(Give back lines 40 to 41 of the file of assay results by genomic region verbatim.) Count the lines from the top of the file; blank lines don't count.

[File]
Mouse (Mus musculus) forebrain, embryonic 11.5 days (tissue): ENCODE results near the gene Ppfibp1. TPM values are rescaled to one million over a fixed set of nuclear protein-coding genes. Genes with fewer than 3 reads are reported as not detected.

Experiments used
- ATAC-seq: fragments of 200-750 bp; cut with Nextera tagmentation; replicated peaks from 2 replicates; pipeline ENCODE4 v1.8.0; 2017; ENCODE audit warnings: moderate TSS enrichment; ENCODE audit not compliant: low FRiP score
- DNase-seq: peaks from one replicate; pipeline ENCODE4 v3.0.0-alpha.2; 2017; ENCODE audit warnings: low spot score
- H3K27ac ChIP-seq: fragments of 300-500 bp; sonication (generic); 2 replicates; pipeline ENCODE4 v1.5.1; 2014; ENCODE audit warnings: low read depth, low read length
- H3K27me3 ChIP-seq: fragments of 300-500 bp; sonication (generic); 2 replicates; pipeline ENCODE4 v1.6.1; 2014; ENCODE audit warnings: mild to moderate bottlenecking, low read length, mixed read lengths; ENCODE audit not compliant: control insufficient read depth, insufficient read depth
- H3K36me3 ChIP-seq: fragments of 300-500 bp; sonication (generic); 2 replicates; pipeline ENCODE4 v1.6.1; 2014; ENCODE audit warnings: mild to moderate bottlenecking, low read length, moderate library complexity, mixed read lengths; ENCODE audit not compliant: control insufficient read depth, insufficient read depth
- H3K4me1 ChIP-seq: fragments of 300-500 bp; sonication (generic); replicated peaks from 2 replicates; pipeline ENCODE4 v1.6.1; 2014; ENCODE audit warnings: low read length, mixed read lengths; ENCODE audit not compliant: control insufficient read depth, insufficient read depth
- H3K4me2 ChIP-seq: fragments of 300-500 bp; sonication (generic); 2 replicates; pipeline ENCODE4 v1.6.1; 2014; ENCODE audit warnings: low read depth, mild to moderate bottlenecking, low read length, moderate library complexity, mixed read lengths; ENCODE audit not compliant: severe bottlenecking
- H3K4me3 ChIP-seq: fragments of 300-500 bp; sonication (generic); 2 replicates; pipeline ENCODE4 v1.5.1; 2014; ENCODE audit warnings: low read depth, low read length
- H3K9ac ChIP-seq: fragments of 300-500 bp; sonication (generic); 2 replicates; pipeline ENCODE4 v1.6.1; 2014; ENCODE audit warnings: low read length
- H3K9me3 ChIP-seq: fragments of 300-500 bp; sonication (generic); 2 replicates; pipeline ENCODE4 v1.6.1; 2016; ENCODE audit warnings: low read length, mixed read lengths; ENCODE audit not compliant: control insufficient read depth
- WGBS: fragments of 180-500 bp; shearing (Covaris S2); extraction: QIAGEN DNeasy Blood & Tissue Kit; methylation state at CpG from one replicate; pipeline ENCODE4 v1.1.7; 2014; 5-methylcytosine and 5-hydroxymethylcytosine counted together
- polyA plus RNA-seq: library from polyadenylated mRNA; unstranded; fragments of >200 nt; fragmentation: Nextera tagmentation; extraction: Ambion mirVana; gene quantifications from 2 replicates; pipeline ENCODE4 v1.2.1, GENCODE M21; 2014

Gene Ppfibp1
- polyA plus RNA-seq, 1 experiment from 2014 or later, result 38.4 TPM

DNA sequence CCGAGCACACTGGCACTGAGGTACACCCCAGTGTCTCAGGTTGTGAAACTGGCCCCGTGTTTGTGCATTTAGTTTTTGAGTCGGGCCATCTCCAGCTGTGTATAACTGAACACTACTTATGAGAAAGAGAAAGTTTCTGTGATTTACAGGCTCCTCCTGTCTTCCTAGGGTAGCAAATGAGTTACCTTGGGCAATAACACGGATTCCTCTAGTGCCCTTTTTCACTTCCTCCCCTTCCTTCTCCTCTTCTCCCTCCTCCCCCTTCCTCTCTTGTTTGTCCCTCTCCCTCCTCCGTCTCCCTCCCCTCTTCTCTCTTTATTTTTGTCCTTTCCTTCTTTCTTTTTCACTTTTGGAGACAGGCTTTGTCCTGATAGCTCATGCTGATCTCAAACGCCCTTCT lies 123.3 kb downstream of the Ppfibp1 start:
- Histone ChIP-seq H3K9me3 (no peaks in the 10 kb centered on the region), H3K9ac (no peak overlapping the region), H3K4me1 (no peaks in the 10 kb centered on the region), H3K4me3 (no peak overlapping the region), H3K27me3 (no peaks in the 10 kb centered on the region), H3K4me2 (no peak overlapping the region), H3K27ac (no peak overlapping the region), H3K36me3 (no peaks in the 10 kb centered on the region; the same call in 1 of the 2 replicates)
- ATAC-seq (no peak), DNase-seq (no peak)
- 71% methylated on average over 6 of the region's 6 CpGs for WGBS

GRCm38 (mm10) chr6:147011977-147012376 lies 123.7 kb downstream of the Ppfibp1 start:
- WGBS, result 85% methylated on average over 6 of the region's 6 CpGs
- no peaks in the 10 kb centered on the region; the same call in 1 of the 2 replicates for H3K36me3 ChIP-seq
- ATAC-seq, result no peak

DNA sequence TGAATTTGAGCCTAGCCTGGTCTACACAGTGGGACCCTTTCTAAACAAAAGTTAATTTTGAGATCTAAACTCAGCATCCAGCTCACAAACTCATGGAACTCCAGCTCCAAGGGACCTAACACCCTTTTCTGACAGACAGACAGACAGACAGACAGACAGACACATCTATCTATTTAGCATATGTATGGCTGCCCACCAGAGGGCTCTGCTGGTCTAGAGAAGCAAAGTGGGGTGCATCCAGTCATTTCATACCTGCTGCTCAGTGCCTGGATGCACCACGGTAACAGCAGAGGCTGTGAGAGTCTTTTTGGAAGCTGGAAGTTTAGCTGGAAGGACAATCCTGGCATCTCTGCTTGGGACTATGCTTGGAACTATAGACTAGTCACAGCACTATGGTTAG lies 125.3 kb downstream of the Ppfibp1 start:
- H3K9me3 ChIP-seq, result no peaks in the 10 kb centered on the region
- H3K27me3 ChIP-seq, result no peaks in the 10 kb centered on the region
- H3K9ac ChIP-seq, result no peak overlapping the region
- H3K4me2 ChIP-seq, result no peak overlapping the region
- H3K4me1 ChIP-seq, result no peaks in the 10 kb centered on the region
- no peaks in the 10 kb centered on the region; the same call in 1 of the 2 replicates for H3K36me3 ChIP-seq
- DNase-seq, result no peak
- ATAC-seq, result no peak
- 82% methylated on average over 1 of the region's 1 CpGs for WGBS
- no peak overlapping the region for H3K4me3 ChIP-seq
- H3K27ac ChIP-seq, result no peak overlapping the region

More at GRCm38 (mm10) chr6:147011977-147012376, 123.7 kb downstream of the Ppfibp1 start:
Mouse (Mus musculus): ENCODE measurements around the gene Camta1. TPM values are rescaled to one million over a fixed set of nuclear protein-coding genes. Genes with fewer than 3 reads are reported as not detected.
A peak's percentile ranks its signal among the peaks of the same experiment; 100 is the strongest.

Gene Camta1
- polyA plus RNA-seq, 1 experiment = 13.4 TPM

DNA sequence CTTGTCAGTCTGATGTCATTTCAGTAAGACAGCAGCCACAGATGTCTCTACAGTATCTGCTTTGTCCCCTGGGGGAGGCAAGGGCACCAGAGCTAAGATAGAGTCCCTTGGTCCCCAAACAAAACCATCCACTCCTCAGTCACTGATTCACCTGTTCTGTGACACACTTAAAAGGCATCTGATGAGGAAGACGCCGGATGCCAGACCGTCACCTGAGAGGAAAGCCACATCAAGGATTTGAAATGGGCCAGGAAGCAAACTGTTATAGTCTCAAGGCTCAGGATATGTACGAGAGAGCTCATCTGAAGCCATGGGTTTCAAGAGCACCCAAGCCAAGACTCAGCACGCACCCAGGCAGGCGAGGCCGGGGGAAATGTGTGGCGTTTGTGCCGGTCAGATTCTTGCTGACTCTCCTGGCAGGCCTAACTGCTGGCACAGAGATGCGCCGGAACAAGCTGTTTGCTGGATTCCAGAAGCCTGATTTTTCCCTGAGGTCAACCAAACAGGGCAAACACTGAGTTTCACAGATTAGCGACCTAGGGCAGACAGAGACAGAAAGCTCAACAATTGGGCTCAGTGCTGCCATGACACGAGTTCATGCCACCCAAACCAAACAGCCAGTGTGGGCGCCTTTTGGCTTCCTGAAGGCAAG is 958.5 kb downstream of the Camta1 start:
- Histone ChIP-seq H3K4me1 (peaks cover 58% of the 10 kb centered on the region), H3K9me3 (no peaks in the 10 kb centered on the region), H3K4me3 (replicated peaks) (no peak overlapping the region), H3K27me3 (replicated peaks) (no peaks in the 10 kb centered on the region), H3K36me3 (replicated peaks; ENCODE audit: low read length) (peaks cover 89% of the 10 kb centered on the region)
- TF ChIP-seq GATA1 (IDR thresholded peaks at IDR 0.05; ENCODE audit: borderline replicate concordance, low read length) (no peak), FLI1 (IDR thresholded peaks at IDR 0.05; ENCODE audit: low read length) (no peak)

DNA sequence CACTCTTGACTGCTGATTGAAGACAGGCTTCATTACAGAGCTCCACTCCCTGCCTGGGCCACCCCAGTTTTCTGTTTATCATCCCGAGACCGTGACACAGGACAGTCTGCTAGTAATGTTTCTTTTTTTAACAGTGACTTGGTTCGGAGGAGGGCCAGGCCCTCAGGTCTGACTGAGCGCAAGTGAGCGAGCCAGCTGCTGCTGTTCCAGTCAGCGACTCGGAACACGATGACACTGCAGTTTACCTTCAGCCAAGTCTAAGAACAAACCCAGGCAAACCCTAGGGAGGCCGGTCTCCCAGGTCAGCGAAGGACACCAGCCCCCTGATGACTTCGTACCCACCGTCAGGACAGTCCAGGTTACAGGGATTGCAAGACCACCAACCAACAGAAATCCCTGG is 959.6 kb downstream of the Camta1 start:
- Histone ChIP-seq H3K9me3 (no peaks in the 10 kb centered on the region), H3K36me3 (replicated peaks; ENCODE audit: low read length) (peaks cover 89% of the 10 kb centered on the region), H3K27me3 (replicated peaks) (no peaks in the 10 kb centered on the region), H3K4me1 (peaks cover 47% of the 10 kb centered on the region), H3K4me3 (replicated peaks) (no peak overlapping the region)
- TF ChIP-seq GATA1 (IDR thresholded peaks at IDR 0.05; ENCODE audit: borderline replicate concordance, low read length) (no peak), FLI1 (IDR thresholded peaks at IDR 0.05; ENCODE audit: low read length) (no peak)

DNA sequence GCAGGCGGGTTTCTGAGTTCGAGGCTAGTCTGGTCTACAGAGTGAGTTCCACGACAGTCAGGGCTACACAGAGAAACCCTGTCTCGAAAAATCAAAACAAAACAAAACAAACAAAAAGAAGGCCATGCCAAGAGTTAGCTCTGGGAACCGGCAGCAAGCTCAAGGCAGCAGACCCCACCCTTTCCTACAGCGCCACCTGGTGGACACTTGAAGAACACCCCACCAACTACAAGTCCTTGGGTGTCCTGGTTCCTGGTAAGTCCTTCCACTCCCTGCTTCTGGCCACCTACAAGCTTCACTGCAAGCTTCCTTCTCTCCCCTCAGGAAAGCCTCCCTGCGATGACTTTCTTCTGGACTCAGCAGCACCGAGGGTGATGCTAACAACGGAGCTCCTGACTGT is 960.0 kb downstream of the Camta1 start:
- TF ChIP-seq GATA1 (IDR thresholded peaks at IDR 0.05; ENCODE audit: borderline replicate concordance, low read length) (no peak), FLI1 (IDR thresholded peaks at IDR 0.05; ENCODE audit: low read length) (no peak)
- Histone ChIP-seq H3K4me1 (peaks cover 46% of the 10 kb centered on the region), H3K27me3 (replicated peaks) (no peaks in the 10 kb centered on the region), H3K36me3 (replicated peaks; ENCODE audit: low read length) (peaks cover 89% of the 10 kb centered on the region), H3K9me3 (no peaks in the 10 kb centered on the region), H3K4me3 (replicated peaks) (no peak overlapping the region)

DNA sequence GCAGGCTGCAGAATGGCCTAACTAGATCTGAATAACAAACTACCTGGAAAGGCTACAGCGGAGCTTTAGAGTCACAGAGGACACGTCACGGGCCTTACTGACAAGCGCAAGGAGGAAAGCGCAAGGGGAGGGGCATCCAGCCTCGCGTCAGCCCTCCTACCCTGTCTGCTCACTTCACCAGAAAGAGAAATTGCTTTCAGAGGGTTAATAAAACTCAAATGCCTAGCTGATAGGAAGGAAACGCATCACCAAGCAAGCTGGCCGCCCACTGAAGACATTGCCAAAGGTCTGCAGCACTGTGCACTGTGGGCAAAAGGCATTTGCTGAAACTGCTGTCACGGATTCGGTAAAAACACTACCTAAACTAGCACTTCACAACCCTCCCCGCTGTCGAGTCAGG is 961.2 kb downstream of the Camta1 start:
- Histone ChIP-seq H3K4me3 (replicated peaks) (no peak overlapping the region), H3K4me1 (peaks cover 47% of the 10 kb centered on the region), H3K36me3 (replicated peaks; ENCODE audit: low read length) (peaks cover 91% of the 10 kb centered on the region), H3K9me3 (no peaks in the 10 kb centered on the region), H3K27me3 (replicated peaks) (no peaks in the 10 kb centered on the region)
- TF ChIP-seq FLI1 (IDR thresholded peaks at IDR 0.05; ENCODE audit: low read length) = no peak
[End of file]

Gene Camta1
- polyA plus RNA-seq, 1 experiment = 13.4 TPM